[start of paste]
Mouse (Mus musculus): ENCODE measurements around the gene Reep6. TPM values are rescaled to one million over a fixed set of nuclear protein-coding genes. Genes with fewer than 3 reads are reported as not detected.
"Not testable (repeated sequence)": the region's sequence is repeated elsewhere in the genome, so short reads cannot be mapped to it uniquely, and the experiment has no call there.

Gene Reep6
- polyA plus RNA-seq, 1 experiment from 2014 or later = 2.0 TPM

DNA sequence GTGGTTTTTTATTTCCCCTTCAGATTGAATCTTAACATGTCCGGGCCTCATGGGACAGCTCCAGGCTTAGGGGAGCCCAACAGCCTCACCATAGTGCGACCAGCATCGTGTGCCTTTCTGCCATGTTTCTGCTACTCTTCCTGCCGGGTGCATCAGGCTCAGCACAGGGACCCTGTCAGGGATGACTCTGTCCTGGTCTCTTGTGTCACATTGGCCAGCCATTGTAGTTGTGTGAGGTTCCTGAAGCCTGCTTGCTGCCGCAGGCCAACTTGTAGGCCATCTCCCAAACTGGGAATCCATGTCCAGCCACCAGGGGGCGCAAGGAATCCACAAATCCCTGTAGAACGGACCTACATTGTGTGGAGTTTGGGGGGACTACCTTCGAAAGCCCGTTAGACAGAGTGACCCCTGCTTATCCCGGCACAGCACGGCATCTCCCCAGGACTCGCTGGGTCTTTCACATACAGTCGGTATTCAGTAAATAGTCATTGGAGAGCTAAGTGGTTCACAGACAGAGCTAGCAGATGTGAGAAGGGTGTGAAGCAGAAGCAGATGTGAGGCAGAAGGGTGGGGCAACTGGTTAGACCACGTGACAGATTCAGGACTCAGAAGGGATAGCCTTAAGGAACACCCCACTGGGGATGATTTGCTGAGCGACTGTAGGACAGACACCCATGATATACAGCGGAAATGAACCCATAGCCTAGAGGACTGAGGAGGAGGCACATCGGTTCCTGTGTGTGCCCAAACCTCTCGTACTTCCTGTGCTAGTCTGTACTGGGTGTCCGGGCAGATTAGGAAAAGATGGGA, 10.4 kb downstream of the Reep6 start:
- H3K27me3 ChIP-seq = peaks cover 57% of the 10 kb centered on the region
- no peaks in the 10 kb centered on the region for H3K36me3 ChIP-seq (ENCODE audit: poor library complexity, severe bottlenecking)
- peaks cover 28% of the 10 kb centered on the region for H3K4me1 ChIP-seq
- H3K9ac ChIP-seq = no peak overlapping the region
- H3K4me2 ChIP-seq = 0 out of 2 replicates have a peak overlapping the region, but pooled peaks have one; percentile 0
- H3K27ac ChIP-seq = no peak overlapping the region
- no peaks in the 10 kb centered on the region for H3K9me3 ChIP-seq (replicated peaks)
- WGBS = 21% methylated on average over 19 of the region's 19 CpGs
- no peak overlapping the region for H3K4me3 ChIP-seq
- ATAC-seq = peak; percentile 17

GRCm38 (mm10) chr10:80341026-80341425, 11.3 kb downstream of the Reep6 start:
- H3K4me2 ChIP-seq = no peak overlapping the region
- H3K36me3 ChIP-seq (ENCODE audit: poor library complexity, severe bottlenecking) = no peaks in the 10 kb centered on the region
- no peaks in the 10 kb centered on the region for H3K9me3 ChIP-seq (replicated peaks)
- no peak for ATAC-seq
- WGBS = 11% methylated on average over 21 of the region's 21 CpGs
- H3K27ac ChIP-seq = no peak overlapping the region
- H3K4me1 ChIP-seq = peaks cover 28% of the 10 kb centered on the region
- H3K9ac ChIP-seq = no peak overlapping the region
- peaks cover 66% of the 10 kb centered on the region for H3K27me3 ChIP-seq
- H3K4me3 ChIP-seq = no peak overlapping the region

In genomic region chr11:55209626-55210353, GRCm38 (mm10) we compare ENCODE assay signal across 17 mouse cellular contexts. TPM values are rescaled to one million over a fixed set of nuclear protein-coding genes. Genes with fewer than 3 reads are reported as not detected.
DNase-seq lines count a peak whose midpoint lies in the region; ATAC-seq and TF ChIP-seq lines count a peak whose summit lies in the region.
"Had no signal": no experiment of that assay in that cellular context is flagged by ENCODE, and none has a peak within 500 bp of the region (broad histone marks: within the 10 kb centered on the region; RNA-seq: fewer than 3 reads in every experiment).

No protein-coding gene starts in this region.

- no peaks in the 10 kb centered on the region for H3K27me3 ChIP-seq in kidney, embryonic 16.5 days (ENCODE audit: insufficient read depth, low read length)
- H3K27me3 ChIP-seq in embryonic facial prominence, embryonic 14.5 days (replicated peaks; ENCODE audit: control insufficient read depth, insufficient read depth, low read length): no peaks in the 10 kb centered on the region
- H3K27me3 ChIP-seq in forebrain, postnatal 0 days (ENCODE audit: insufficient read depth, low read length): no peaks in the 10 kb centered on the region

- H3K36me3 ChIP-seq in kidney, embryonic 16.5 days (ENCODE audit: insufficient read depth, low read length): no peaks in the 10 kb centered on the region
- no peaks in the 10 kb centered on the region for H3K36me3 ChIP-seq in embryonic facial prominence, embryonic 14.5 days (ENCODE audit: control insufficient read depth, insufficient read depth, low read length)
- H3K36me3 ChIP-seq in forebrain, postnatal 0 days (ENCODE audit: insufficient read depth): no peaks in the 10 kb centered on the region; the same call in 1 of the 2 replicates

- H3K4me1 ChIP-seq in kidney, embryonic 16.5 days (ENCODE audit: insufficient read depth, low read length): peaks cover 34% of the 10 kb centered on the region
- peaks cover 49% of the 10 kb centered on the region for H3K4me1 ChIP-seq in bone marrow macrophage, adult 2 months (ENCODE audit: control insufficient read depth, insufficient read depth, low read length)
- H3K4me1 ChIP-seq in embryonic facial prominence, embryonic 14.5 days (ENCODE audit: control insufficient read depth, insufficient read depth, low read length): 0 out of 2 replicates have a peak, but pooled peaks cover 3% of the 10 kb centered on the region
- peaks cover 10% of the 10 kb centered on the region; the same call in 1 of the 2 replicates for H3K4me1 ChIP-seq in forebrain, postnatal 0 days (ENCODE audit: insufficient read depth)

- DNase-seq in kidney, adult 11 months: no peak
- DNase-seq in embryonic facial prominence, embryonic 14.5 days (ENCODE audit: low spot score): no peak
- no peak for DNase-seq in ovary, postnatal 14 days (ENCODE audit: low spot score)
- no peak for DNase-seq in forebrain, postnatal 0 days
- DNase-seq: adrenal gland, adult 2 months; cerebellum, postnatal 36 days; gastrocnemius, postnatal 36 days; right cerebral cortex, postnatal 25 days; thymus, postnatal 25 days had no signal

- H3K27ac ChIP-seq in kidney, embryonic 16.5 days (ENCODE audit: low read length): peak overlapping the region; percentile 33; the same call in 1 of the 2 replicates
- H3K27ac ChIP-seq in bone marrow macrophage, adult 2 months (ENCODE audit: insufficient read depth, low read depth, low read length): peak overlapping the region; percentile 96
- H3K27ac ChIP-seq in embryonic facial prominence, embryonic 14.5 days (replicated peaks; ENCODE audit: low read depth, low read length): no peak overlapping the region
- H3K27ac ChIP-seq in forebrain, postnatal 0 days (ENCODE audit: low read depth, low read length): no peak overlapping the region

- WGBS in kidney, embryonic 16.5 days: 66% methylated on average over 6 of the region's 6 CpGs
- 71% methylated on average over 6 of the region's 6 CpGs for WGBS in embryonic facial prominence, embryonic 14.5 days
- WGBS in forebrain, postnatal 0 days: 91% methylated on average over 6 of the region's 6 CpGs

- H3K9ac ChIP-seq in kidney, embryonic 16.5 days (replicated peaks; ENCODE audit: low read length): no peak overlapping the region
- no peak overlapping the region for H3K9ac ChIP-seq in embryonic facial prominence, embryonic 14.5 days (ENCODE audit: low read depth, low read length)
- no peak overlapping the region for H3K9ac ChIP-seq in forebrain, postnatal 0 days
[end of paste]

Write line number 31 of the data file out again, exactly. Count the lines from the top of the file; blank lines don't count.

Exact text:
- no peaks in the 10 kb centered on the region for H3K27me3 ChIP-seq in kidney, embryonic 16.5 days (ENCODE audit: insufficient read depth, low read length)